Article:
#3943932, By mrblackett Russell Brand is the future of telly

  • mrblackett 28 Oct 2008 14:52:43 856 posts
    Seen 3 years ago
    Registered 7 years ago
    Articulate-Troll wrote:
    mrblackett wrote:

    If the BBC didn't spend what they do on expensive DJs, commercial stations would get them and the Beeb would be left with the shite. Do you want the best possible public broadcasting or a pale imitation?

    I don't want to de-rail the thread but the notion that we need the licence fee to get the highest quality programming is flawed for a couple for reasons: firstly, why should only a TV broadcaster benefit from licence fees? Why not have a licensed version of the internet (which many people now use more), or licensed newspapers?

    Secondly, if the quality of the BBC is so well respected surely people will continue to watch it regardless of either advertising or a subscription charge? France abolished the licence fee on their major TV station, and that still maintained its respect and reputation. Frankly, a lot of what the BBC does is no where near as cutting edge, or innovative as you would expect from a broadcaster that doesn't have to rely on ratings to operate - shite like Catherine Tate proves this. It's not like the BBC would have to stop making decent programmes in order to function; channel 4 manages plenty of decent documentaries, and many of them are a lot more challenging than equivalent BBC documentaries.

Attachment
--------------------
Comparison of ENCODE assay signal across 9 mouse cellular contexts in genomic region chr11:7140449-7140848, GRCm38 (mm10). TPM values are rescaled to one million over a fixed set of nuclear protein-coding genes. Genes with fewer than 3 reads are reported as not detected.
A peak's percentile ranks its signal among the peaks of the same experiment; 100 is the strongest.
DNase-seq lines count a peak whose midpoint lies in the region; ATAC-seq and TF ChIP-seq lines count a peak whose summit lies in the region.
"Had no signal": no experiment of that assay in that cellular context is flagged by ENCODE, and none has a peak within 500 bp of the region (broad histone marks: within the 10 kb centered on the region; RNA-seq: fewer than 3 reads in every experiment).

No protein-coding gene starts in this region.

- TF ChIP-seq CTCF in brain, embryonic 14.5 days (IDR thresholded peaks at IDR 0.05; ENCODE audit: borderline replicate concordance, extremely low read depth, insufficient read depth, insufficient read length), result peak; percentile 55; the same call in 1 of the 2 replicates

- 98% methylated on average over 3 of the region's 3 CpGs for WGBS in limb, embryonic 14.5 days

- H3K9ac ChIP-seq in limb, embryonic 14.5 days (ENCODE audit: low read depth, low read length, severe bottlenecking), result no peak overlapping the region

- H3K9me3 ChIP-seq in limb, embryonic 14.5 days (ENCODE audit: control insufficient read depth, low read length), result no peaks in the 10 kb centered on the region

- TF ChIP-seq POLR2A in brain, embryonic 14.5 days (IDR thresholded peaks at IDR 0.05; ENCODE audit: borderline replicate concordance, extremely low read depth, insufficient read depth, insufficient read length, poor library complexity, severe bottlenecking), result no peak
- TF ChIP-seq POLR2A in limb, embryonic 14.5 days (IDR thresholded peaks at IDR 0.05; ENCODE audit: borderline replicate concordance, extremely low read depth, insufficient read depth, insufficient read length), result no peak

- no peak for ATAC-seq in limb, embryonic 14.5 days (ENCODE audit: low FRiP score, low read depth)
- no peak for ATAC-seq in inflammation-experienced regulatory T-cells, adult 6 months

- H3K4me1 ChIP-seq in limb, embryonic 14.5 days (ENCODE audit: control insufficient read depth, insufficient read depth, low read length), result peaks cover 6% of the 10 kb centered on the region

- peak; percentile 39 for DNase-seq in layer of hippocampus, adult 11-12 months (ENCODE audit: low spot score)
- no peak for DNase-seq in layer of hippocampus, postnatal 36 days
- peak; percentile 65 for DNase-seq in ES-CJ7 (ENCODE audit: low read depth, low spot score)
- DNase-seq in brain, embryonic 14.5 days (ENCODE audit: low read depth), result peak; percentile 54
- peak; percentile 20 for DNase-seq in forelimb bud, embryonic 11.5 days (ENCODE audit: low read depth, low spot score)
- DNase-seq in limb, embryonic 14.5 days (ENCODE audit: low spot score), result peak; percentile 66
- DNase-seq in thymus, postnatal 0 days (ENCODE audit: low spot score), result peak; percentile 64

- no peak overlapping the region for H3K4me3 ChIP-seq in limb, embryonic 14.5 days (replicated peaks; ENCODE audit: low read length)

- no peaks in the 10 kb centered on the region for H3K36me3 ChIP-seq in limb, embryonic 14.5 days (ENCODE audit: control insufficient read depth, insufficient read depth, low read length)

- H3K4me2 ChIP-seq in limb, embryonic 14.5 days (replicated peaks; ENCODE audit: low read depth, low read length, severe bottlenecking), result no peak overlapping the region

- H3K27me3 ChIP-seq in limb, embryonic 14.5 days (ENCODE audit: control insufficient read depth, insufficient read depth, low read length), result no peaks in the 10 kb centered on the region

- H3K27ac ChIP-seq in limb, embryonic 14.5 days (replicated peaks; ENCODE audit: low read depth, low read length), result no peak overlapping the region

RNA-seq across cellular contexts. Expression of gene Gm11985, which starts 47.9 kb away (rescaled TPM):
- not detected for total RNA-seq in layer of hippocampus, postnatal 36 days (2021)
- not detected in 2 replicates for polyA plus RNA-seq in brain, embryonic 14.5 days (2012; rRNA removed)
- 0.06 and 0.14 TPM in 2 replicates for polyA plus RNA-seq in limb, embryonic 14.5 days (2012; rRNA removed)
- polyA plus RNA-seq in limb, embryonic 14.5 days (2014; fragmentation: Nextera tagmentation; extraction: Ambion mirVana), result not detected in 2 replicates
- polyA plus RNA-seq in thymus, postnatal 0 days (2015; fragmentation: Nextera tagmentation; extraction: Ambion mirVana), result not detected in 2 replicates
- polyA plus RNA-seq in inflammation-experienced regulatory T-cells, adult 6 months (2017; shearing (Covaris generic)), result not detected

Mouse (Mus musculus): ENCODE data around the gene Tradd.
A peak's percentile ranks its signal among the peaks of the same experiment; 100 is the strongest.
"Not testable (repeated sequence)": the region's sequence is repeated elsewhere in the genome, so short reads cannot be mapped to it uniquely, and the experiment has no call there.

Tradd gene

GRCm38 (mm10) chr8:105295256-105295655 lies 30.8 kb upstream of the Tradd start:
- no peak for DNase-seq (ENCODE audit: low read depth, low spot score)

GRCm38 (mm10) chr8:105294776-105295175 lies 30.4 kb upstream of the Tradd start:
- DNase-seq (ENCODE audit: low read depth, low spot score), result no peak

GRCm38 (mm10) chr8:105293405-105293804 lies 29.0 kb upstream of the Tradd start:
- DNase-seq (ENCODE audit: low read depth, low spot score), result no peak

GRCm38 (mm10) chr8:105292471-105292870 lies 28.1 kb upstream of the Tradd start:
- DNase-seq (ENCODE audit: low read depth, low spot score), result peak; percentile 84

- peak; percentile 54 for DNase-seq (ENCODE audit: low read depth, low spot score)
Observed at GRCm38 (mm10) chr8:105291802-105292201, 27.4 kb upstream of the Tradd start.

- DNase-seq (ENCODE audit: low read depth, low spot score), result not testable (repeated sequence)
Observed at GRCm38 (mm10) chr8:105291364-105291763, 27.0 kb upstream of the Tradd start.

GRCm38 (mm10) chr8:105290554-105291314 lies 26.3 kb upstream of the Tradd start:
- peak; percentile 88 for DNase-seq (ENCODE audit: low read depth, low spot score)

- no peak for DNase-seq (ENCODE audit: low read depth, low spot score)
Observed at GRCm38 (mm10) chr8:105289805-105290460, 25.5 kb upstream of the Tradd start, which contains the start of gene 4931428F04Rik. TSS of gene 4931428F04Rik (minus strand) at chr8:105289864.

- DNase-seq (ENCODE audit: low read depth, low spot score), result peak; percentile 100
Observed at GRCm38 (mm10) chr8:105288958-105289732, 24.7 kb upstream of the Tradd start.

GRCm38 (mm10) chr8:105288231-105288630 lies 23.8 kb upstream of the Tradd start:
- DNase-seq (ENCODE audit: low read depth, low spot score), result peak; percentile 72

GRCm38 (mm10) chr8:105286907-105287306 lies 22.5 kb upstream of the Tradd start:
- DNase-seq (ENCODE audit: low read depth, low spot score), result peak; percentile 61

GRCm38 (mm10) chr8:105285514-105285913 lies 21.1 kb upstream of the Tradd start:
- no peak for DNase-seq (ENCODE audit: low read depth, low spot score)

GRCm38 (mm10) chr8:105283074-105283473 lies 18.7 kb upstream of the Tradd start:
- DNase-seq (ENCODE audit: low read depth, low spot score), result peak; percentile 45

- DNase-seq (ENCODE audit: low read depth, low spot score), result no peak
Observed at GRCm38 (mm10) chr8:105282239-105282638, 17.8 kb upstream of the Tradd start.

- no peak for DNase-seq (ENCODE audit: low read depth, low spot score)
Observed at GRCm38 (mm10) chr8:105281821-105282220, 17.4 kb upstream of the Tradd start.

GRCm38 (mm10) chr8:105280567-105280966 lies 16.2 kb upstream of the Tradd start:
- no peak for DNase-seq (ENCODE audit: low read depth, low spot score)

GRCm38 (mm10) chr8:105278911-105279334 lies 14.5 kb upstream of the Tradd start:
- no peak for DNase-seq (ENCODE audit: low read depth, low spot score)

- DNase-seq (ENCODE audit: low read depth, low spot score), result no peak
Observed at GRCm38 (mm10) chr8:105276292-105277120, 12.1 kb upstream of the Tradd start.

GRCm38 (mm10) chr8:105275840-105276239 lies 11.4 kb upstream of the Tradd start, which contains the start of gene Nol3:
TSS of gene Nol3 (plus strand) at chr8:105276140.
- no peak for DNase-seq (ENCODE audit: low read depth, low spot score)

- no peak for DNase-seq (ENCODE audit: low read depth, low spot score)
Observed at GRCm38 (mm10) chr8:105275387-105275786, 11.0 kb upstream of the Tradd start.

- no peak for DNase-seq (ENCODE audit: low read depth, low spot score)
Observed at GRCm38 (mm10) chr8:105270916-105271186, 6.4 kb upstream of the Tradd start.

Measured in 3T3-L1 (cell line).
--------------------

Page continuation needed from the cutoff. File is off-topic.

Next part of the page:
I'm not disagreeing with you. It is increasingly difficult to defend the license fee when the top programmes are Strictly Come Dancing and Eastenders. You're probably right that the BBC quality probably wouldn't suffer but I still think it's important to have a public broadcaster that is funded this way.

    Planet Earth would never have been made were it not for the BBC's funding. Commercial stations want content made and broadcast as quickly and as cheaply as possible. A documentary series that took five years would be completely out of the question.

    Lets say the license fee is abolished and the BBC is forced to fund itself. What happens if it just devolves into ITV, churning out piss-poor sitcom after reality TV show after X Factor rip-off and nothing with the scope and ambition of Planet Earth is made again? We won't be able to back and we'll have lost one of the truly great British institutions. One that's recognised and respected around the world. It's not a risk I'd go for.
Log in or register to reply